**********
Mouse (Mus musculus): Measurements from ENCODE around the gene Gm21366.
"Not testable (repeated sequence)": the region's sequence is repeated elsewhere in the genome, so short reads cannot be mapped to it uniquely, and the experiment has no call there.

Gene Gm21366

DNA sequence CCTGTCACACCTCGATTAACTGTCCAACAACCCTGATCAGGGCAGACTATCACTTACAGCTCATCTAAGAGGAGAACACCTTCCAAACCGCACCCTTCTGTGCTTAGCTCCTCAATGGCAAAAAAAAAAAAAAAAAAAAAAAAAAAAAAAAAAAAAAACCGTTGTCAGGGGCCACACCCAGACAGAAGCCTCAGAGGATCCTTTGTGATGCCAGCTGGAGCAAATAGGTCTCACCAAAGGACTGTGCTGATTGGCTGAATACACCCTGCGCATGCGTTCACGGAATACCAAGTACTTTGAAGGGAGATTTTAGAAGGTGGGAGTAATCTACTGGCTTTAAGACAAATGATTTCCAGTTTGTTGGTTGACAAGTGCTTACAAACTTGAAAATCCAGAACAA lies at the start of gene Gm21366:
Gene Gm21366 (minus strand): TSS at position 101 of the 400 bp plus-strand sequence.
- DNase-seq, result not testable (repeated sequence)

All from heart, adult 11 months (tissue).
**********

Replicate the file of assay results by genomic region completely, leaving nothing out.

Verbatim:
Mouse (Mus musculus): Measurements from ENCODE around the gene Gm21366.
"Not testable (repeated sequence)": the region's sequence is repeated elsewhere in the genome, so short reads cannot be mapped to it uniquely, and the experiment has no call there.

Gene Gm21366

DNA sequence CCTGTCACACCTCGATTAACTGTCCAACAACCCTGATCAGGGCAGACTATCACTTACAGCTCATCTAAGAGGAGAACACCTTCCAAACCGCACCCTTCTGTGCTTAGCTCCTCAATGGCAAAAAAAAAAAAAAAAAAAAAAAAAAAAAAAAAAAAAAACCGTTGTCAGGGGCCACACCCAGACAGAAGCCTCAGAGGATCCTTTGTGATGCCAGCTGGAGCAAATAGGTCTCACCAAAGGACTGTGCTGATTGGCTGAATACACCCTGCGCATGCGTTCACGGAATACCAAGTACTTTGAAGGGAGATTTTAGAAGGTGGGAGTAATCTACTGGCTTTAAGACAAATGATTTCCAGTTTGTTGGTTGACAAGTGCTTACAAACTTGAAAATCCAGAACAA lies at the start of gene Gm21366:
Gene Gm21366 (minus strand): TSS at position 101 of the 400 bp plus-strand sequence.
- DNase-seq, result not testable (repeated sequence)

All from heart, adult 11 months (tissue).